Japan, Philippines seek pact to further defense cooperation

TOKYO (AP) — Japan and the Philippines agreed Saturday to start talks toward a possible defense agreement that would allow closer cooperation between their militaries amid regional tensions with China and Russia’s invasion of Ukraine.

Japanese Foreign Minister Yoshimasa Hayashi and Defense Minister Nobuo Kishi and their Philippine counterparts, Teodoro Locsin and Delfin Lorenzana, in their first so-called “2+2” security meeting agreed to begin formal discussions about a possible reciprocal access agreement — a defense pact that would allow their troops to visit each other’s countries for training and to exchange defense equipment to increase interoperability and cooperation.

Japan and the Philippines, both U.S. allies, have in recent years stepped up joint exercises and defense cooperation. In 2020, Tokyo and Manila agreed on the export of Japanese air radar systems to the Philippine military.

On Saturday, the four ministers strongly opposed “actions that may increase tensions” in the East and South China seas and affirmed their commitment to a rules-based approach to resolving competing claims under international law. They also said Russia’s aggression in Ukraine affects not only Europe but also Asia under the international order, which does not accept any unilateral change to internationally recognized borders by force.

Though it was implicit that China was their main concern, they carefully avoided identifying that country by name.

“We agreed that it’s timely to look into the possibility of further expanding our defense cooperation and activities“ and to explore ways to conduct capacity and capability building activity “to address issues of mutual concern,” Lorenzana told a joint news conference after the talks.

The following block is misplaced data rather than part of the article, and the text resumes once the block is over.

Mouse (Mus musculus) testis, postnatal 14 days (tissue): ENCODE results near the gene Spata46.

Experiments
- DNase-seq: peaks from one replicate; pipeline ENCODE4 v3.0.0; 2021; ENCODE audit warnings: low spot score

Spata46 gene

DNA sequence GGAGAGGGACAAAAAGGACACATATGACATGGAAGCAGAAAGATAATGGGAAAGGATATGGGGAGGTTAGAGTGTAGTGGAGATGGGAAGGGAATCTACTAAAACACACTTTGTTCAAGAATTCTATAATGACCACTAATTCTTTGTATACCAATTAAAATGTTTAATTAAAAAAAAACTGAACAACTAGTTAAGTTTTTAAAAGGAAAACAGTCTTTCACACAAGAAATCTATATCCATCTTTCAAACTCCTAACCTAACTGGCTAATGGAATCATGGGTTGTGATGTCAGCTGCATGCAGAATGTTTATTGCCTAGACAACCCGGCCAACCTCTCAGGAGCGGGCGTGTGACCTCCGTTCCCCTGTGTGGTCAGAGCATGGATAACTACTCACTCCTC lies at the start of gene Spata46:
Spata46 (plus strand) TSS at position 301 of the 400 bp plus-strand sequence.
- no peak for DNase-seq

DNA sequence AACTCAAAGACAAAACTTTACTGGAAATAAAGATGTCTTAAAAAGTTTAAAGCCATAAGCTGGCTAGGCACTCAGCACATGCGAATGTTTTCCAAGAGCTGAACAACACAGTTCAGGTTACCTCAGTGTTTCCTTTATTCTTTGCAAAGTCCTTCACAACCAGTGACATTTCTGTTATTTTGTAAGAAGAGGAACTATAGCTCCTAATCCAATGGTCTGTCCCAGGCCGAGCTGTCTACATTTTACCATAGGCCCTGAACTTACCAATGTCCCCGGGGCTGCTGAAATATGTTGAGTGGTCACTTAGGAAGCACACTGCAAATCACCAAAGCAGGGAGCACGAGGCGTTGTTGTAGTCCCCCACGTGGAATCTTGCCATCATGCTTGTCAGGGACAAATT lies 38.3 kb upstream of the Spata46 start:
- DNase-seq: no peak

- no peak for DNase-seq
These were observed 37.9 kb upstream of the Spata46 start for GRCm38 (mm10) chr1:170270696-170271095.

Kishi said the first “2+2” meeting marks “the beginning of the two countries’ efforts toward further deepening their security ties.”

In January, Japan signed a defense cooperation pact with Australia — the first such agreement for Canberra other than with the United States, which is Japan’s only ally.

Japan in recent years has significantly expanded security talks and joint drills with the U.S. and other partners that share its concerns about China’s assertion of its territorial claims in the region, which is home some of the world’s busiest sea lanes.

Japan is especially concerned about Chinese military and coast guard activity in the East China Sea near the Japanese-controlled Senkaku islands, which China also claims and calls Diaoyu.

China, the Philippines, Vietnam, Taiwan, Malaysia and Brunei have been locked in an increasingly tense territorial standoff in the busy waterway in the South China Sea for decades.

Saturday’s agreement between Japan and the Philippines came one day after Chinese President Xi Jinping told outgoing Philippine President Rodrigo Duterte that Beijing and Manila have handled their South China Sea disputes properly and that “regional security cannot be achieved by strengthening military alliances,” according to China’s official Xinhua News Agency.

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